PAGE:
Letters

What is a good death?

BMJ 2003; 327 doi: https://doi.org/10.1136/bmj.327.7422.1047-f (Published 30 October 2003) Cite this as: BMJ 2003;327:1047

Humour may be important even at the end

  1. David F Bird (dfbird{at}doctors.org.uk), general practitioner
  1. French Weir Health Centre, Taunton TA1 1XH

    EDITOR—I write to contribute to the discussion of what constitutes a good death.1 Some years ago my colleague Peter was dying from secondaries from a bowel carcinoma. Looked after devotedly by his wife and his medical carers, Peter gradually deteriorated. However, even near the end he was able to spend a day on his beloved West Somerset Railway, organised by friends.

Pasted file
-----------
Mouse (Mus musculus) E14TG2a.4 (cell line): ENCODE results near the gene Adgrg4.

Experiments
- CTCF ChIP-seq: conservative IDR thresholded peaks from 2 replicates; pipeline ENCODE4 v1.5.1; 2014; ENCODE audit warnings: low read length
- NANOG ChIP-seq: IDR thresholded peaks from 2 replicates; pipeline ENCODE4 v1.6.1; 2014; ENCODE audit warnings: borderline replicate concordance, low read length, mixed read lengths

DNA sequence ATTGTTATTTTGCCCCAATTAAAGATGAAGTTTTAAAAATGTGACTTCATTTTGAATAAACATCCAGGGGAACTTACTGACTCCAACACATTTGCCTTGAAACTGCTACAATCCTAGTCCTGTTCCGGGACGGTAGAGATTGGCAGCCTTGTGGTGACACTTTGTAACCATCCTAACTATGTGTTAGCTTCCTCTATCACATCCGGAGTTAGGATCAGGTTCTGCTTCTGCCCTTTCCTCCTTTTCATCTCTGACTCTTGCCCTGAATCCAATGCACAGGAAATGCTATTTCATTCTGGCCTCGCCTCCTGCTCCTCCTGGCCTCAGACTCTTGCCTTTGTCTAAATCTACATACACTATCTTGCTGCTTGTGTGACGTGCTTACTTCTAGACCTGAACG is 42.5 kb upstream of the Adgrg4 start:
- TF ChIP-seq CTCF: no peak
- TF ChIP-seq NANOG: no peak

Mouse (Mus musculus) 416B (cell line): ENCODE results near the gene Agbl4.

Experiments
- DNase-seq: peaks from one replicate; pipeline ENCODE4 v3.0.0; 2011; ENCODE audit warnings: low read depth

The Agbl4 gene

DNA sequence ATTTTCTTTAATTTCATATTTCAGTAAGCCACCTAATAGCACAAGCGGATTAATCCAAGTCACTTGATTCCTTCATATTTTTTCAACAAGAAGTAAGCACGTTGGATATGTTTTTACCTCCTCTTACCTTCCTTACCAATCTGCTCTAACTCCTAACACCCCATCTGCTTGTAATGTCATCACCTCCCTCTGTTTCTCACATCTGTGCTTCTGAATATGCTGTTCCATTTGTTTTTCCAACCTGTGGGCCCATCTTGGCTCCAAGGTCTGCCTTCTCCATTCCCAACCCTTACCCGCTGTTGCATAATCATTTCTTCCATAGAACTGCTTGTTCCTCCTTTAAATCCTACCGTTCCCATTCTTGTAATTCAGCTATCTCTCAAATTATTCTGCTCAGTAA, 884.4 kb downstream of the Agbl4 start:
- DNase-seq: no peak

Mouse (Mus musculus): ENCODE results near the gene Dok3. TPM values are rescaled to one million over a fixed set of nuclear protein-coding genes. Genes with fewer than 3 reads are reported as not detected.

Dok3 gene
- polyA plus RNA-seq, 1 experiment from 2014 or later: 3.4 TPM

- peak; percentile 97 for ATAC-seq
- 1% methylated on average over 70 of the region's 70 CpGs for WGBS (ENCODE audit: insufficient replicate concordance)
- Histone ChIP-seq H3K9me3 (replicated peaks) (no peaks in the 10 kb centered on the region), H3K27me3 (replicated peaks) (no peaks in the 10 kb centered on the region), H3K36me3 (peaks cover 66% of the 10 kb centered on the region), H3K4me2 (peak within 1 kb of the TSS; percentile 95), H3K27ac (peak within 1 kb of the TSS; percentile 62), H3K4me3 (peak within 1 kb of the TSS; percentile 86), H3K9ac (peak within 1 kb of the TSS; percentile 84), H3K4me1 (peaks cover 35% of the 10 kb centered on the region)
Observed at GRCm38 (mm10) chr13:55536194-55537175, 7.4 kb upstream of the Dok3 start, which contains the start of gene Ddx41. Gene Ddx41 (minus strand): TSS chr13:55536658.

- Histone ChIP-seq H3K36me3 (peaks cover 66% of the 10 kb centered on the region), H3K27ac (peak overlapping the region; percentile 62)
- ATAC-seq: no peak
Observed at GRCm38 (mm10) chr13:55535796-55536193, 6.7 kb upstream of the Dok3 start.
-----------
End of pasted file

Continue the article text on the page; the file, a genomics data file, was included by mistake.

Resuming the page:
A northerner, Peter shared a blunt, affectionate, sense of humour with my wife, Joan. Saying farewell, after what was to be our last visit to him, Peter commented that he was worn out and now just wanted to go with dignity. With her usual speedy repartee Joan replied: “You've never done anything with dignity before, Peter. Why start now?” Peter's chuckles remain with us as a memory of a very brave man and as a reminder of the importance of laughter in our lives, even at the end.

    Footnotes

    • Competing interests None declared

    References

    View Abstract

    Sign in

    Log in through your institution

    Free trial

    Register for a free trial to thebmj.com to receive unlimited access to all content on thebmj.com for 14 days.
    Sign up for a free trial

    Subscribe